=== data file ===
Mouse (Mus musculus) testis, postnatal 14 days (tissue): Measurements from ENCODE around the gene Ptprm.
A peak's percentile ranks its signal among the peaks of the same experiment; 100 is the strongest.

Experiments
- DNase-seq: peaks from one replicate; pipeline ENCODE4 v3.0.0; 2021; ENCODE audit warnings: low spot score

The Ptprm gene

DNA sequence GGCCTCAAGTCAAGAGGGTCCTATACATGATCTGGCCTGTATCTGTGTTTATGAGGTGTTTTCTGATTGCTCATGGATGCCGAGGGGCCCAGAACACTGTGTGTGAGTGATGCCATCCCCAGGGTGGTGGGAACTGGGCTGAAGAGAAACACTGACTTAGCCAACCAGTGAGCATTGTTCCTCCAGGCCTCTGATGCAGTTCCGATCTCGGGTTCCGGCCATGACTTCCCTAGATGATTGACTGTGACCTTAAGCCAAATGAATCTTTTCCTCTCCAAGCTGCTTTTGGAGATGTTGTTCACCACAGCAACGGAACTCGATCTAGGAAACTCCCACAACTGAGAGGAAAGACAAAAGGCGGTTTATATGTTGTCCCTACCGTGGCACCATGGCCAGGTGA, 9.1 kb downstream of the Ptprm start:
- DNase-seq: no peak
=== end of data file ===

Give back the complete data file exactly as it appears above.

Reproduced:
Mouse (Mus musculus) testis, postnatal 14 days (tissue): Measurements from ENCODE around the gene Ptprm.
A peak's percentile ranks its signal among the peaks of the same experiment; 100 is the strongest.

Experiments
- DNase-seq: peaks from one replicate; pipeline ENCODE4 v3.0.0; 2021; ENCODE audit warnings: low spot score

The Ptprm gene

DNA sequence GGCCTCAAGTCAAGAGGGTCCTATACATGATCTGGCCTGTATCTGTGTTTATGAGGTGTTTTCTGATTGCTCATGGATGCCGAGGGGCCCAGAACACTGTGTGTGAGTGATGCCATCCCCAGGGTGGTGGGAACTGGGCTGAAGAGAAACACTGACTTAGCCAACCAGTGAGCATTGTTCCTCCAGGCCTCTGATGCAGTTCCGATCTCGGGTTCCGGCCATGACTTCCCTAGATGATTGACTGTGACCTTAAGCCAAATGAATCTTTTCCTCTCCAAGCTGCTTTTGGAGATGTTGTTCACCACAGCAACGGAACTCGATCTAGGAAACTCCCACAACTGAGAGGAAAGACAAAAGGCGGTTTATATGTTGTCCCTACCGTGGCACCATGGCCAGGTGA, 9.1 kb downstream of the Ptprm start:
- DNase-seq: no peak